Posted in Blog, In the Word, Little Boots

What Shiny Boots Learned at Sunday School

As I sewed a badge on her Awana vest, Shiny Boots proudly showed me the work she had done at Awana last night — a maze leading to Jesus. “You can only go to Jesus if you’re happy, right, Mama?”
“Mmm…” I responded absently. And then I nearly pricked my finger as the meaning of her words filtered through my brain fog. “What?”image

She held up the maze. She had traced a line of smiley faces to Jesus, avoiding the obstacle of the sad faces. “You can only go to Jesus if you’re happy. Not if you’re sad.”

Of course I corrected her, and we had a conversation about God’s unconditional love for us. And how we can go to Him at any time, with all of our sorrows.

Come to me, all who labor and are heavy laden, and I will give you rest. Take my yoke upon you, and learn from me, for I am gentle and lowly in heart, and you will find rest for your souls. For my yoke is easy, and my burden is light. Matthew 11:28-30

So where did my daughter learn this erroneous bit of doctrine?

At Awana, basically a weekday Sunday School type of program for children.

We don’t put our children in Sunday School, because we believe that the main service is for everyone. A period of listening to Bible stories and colouring bible pictures is no substitute for being within the body of believers on Sunday morning, worshiping and learning alongside their parents and community.

As parents, it is our awesome responsibility to teach our children to know and love God. For this task, children’s bibles and colouring pages are very appropriate. But they are never a substitute for church.

So why, then, do we send our children to Awana? Not for the Bible teaching, which they get at home. We send them because they enjoy it. We send them to make friends and have fellowship with other Christian children. It is not necessary, but fun.

We specifically chose Awana because it largely stays away from doctrinal teaching,  which we prefer to provide for our children ourselves. It focuses on Scripture memorization, in a fun and lively environment. And it provides a gym program where they can run around and have fun with other kids in a Christian environment. We send them not for the teaching, but for the fun.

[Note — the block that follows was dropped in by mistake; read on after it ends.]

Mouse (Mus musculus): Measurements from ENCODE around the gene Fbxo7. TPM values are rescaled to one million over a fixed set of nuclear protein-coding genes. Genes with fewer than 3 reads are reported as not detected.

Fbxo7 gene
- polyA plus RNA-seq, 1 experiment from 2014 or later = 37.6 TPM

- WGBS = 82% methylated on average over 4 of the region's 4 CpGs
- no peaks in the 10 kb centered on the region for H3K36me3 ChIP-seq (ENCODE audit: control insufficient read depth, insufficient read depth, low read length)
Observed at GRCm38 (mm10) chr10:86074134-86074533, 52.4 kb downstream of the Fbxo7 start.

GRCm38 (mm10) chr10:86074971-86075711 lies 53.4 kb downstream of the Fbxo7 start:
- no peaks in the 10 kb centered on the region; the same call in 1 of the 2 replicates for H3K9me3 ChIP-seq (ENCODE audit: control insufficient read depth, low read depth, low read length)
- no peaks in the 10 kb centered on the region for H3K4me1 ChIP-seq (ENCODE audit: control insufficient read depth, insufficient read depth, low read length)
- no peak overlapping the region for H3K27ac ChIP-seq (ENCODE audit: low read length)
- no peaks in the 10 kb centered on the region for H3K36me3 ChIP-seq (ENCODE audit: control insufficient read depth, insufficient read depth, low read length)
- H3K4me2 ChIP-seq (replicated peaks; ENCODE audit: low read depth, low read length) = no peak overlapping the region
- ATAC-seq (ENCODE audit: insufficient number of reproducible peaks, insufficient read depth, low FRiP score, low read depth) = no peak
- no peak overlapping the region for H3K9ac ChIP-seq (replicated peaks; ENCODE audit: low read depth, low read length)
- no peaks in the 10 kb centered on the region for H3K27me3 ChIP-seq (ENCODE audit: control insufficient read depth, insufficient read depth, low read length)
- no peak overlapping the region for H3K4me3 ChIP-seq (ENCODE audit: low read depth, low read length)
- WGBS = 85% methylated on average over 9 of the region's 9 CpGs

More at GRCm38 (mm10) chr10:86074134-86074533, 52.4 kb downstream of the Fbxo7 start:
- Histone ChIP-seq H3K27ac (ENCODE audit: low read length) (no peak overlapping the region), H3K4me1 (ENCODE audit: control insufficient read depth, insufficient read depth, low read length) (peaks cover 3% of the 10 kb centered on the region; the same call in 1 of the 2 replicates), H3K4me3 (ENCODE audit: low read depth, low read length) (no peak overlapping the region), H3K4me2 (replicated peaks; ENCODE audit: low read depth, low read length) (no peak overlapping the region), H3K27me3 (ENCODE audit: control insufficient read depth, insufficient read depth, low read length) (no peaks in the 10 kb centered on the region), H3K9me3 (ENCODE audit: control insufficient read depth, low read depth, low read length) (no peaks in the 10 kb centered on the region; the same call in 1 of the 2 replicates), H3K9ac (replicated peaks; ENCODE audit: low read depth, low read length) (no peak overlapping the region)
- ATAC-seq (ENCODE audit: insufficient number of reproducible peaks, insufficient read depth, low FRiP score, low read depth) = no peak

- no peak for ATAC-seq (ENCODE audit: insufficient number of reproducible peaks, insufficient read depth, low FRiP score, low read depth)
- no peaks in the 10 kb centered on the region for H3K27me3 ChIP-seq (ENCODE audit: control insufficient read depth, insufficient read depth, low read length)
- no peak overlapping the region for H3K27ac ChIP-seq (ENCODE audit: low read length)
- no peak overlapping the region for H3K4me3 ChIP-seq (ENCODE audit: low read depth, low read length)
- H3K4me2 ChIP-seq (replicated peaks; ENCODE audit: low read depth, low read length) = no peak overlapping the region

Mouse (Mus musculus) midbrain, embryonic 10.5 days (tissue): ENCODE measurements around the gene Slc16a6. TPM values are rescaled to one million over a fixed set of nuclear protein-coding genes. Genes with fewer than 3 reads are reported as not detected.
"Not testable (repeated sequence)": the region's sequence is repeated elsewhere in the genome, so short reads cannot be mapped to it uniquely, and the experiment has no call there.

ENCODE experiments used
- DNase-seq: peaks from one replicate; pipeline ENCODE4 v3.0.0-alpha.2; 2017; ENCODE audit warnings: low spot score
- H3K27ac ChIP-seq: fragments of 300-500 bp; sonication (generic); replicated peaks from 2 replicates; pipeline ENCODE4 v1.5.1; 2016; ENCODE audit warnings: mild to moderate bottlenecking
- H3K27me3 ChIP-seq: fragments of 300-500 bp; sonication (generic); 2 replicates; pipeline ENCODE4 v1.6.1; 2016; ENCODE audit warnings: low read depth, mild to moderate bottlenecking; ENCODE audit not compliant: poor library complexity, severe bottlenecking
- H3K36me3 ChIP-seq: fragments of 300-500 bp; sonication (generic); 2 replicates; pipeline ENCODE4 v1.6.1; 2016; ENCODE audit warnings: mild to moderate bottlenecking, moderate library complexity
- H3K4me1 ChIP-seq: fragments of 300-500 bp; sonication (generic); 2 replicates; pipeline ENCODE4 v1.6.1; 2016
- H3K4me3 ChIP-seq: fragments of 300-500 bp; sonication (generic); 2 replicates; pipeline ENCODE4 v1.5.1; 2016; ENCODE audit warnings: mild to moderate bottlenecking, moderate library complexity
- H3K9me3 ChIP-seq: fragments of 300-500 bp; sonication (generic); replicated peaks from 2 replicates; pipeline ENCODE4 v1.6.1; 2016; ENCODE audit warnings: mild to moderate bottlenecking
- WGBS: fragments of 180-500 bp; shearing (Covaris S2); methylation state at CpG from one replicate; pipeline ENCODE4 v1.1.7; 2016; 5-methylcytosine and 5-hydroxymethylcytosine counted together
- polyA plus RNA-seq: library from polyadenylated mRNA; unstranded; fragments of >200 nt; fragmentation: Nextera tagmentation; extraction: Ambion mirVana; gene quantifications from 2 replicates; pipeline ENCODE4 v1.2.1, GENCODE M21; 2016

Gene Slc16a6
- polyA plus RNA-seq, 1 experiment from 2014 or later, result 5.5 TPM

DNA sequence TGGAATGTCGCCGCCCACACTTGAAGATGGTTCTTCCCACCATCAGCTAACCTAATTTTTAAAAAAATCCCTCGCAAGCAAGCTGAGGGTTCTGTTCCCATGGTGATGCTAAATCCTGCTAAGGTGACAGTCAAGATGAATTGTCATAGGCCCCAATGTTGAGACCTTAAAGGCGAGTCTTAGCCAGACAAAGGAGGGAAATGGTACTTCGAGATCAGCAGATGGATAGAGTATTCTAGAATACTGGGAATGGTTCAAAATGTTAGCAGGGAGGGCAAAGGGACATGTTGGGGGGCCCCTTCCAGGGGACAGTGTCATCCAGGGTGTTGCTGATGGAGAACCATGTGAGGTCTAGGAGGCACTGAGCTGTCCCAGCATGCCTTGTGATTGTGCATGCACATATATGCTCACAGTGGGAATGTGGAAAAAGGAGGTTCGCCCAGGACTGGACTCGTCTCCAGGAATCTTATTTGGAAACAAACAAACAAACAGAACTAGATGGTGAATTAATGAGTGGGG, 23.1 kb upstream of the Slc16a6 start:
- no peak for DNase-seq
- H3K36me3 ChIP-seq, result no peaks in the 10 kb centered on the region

And of course, there will be times when the message they’ve gleaned is blatantly false, and we will have to do some debriefing. Certainly Shiny Boots’ intelligent and orthodox Awana leader did not explicitly teach the message that Jesus doesn’t want anything to do with the sad or downtrodden. She is a lovely Christian woman who would never have imagined that one of her little charges took away this message.

That said, she does have 8 or 9 other children to tend to, and she can’t be responsible for every heresy that each one soaks into their receptive little mind. She is not ultimately responsible for what my child learns. I am.

When we teach our children at home, we are able to focus on them one on one.  The impediment of shyness does not prevent the child from asking for clarification. Most importantly, the parent knows the child as no teacher could.

The takeaway? If your child is in Sunday School or a similar program, do go over with them what they have learned after each session. You may be surprised at the ideas they have picked up!

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Author:

Christian wife and homeschooling mother of five children, ages 1 through 9 years. Recently diagnosed with Ehlers Danlos. Trusting in Jesus for His plan for my life, and for my family. He was gracious to save my husband and myself 5 and 6 years ago, respectively. And really, He saved me just in time. Because how could I ever have handled this illness without Him?

4 thoughts on “What Shiny Boots Learned at Sunday School

  1. Very good advice, Alma. And if you are a lovely Awana Leader or Sunday School teacher, look over your material with a critical eye before handing it out and ask, “What message might this send?”

    Really, really, really don’t like that maze, but the child holding it is adorable. Praise God she came to you for confirmation of what she learned, and praise God that you listened. Keep up the good work.

    Liked by 1 person

    1. Thanks. And yes, I like that maze less and less every time I see it. This morning, I asked Eleanor again, “does Jesus love sad people?” Her answer? “No!”

      We had to go over it all over again, this time framing it as “who did Jesus die to save,” “who needs Jesus,” and “would a perfect person need Jesus?”

      I’ll check again later to see whether she internalized the lesson, or if she’s still full of happy face theology.

      Liked by 1 person

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